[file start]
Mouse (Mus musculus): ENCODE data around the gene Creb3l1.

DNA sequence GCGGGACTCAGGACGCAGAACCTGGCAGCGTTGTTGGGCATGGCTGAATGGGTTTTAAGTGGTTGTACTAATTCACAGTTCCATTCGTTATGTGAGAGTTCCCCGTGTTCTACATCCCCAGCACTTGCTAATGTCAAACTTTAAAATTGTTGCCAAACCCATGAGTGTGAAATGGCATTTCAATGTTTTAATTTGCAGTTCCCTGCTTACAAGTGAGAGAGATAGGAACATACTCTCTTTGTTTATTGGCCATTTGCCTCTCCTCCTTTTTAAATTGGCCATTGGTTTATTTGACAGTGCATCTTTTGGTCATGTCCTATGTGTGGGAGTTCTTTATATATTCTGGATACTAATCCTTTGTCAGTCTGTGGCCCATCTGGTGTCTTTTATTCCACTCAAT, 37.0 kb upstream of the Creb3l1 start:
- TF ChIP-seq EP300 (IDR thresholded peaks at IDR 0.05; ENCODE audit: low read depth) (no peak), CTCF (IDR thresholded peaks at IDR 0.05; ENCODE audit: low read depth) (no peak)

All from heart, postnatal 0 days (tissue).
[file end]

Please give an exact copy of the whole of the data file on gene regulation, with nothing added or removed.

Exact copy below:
Mouse (Mus musculus): ENCODE data around the gene Creb3l1.

DNA sequence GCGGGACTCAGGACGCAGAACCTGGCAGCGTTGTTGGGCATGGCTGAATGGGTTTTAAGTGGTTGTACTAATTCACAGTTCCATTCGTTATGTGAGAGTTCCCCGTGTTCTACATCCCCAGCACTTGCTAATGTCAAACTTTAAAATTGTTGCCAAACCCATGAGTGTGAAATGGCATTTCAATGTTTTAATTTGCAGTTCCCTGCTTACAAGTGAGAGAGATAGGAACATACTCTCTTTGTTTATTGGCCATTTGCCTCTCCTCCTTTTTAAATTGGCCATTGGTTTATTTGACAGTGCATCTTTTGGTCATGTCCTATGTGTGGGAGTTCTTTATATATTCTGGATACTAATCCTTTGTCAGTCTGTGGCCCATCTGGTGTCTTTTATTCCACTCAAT, 37.0 kb upstream of the Creb3l1 start:
- TF ChIP-seq EP300 (IDR thresholded peaks at IDR 0.05; ENCODE audit: low read depth) (no peak), CTCF (IDR thresholded peaks at IDR 0.05; ENCODE audit: low read depth) (no peak)

All from heart, postnatal 0 days (tissue).